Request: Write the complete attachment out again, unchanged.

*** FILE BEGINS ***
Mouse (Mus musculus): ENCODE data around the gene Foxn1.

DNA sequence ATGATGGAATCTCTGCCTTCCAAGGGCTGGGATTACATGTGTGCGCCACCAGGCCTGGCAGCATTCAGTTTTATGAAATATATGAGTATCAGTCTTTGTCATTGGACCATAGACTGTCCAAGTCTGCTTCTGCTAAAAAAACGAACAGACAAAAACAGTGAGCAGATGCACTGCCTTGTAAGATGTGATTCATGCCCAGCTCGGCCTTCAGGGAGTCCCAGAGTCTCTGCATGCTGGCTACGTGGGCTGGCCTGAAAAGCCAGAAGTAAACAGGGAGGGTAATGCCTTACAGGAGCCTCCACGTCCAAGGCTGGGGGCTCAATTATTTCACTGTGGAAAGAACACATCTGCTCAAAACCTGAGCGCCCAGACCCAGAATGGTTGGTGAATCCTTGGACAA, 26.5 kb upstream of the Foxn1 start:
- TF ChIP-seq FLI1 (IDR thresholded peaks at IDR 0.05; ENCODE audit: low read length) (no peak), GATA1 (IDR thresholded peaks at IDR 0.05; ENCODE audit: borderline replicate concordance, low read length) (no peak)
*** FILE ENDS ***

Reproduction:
Mouse (Mus musculus): ENCODE data around the gene Foxn1.

DNA sequence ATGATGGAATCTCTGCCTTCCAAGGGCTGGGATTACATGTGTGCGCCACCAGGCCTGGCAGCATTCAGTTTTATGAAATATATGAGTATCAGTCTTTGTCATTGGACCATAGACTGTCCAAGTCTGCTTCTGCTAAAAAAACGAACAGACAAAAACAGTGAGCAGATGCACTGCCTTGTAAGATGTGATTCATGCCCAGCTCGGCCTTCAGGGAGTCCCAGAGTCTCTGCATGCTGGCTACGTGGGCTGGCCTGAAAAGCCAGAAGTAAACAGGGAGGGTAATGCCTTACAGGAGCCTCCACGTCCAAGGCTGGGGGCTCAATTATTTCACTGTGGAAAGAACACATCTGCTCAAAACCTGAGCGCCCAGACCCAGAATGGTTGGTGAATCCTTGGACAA, 26.5 kb upstream of the Foxn1 start:
- TF ChIP-seq FLI1 (IDR thresholded peaks at IDR 0.05; ENCODE audit: low read length) (no peak), GATA1 (IDR thresholded peaks at IDR 0.05; ENCODE audit: borderline replicate concordance, low read length) (no peak)